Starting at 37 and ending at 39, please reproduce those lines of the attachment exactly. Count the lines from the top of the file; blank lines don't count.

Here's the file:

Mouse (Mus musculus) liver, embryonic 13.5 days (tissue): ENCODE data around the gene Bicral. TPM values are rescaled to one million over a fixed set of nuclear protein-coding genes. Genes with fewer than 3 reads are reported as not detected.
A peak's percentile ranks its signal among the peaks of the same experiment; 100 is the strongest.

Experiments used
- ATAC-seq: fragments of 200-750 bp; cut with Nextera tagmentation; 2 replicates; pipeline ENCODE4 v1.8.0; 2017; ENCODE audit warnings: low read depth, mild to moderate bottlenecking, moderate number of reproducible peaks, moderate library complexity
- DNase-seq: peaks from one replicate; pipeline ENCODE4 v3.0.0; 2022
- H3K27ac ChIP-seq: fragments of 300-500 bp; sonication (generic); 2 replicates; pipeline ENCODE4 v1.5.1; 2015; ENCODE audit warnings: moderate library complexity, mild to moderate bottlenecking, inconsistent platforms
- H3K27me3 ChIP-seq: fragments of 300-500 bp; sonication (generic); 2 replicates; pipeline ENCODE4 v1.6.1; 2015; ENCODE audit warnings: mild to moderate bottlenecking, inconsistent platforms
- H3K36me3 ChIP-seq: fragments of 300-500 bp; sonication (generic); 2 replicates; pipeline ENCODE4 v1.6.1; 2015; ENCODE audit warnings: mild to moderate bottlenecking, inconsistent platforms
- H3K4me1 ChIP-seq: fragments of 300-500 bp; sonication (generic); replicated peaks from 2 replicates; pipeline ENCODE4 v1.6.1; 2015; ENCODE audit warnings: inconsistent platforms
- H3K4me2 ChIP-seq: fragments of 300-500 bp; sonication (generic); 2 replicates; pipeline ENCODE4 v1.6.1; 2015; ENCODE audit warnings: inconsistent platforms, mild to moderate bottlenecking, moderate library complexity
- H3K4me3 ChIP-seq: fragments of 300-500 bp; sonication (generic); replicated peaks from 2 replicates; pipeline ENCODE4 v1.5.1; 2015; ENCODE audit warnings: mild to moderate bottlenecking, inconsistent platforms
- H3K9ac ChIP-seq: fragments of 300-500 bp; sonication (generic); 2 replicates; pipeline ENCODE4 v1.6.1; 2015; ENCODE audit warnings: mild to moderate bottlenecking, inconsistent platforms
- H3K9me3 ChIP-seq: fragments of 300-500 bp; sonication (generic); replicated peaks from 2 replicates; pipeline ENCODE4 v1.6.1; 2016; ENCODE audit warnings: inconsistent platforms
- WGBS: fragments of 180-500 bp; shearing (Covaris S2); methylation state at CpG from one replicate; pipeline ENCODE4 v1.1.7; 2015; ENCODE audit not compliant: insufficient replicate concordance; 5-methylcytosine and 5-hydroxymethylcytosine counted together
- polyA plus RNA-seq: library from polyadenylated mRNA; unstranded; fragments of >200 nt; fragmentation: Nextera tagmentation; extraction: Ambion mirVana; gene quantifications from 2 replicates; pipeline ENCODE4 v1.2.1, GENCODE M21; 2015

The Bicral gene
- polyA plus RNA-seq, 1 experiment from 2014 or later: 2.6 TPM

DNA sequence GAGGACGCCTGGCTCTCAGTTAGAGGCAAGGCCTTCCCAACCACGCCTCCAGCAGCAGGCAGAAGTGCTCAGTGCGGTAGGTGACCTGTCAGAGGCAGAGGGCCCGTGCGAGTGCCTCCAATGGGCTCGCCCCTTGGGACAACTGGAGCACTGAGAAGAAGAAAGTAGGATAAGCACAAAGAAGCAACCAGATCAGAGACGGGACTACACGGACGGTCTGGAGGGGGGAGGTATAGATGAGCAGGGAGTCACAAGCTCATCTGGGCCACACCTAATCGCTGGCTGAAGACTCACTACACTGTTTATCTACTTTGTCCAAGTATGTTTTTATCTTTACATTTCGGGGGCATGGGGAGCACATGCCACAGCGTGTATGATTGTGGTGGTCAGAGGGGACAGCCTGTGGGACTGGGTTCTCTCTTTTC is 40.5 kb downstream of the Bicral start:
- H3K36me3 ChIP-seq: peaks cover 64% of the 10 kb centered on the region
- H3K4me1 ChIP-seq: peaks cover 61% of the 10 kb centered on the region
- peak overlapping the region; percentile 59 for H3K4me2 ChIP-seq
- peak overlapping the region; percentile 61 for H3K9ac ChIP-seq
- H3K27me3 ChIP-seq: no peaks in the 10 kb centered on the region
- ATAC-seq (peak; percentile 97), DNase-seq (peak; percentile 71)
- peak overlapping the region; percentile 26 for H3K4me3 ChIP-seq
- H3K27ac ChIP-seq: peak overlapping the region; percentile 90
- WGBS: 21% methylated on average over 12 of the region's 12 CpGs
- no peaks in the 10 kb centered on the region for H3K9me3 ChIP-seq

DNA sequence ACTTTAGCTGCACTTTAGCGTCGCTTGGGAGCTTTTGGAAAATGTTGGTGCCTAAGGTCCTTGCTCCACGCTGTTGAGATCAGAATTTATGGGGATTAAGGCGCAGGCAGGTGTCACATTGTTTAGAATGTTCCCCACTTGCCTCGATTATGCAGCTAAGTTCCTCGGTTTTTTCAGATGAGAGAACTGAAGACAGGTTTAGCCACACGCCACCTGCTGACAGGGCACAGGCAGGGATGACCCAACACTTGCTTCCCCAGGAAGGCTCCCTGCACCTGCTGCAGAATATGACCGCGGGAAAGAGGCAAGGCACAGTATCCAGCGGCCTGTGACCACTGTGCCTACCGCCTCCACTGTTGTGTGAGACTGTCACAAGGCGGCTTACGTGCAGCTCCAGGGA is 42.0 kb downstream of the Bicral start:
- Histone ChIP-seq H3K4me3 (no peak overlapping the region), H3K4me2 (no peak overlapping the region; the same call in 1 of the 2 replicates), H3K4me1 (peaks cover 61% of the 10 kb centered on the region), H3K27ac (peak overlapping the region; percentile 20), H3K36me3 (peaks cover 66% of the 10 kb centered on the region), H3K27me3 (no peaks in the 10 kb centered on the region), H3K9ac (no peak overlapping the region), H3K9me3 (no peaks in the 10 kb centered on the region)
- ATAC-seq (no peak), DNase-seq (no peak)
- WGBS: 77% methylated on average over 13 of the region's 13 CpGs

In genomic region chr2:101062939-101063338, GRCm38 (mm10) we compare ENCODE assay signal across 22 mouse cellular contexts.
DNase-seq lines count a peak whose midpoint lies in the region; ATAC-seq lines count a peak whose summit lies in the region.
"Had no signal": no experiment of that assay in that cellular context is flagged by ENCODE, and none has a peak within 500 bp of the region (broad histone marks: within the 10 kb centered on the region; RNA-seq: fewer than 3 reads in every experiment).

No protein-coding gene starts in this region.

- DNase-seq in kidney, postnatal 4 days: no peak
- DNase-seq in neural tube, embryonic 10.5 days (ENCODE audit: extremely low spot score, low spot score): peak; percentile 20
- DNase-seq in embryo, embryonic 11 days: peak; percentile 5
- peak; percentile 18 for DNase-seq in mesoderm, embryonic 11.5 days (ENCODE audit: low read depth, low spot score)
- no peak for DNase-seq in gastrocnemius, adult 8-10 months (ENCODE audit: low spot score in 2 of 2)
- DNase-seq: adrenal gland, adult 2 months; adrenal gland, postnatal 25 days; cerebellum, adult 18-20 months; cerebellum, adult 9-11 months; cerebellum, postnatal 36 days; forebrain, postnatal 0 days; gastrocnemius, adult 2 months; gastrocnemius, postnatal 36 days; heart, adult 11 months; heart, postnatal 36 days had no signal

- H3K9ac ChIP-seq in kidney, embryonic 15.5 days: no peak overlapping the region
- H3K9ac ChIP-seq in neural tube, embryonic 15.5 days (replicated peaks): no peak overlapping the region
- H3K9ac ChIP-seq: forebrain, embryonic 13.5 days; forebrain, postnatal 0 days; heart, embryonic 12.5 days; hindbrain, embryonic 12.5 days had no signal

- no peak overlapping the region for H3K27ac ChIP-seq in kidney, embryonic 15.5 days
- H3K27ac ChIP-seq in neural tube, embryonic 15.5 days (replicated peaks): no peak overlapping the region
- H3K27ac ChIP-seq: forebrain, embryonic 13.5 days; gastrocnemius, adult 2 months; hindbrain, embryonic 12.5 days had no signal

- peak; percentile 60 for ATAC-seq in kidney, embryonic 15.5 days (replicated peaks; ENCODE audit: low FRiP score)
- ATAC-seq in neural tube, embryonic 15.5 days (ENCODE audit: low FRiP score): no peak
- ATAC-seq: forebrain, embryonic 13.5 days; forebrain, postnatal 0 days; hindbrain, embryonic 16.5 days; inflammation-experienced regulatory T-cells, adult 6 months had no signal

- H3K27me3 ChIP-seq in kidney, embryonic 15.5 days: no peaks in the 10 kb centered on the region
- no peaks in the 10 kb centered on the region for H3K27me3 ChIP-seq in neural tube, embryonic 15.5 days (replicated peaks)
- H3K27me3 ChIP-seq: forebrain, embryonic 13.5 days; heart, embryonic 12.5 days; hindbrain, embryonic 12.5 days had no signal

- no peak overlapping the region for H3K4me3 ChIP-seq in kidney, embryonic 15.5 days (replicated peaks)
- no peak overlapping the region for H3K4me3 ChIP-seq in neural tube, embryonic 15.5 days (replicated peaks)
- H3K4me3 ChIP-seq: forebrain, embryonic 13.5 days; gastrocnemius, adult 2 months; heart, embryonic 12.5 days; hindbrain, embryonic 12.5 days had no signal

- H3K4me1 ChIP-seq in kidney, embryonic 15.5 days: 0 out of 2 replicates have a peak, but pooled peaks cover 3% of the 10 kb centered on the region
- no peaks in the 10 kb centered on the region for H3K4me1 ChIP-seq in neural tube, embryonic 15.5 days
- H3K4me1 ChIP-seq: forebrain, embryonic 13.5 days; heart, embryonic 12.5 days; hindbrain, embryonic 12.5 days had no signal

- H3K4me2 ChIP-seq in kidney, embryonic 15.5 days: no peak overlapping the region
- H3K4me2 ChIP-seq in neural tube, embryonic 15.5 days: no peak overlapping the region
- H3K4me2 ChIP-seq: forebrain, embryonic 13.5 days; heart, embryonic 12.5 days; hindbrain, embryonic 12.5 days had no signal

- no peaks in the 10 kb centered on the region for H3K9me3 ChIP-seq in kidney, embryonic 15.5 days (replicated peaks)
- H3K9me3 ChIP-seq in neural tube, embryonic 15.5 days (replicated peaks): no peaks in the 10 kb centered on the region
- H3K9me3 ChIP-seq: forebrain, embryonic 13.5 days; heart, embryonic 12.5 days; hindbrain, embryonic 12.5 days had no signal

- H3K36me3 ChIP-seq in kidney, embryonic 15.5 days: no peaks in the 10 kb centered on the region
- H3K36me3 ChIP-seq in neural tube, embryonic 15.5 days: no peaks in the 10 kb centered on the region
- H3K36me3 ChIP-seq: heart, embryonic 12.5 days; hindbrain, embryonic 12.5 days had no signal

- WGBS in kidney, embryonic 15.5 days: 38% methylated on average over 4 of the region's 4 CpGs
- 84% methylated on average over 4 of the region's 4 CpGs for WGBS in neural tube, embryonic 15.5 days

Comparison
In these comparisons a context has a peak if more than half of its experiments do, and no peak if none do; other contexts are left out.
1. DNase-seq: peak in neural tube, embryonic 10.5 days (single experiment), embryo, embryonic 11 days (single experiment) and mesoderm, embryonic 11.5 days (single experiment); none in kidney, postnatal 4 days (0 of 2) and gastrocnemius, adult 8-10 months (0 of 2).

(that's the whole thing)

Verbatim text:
- DNase-seq in kidney, postnatal 4 days: no peak
- DNase-seq in neural tube, embryonic 10.5 days (ENCODE audit: extremely low spot score, low spot score): peak; percentile 20
- DNase-seq in embryo, embryonic 11 days: peak; percentile 5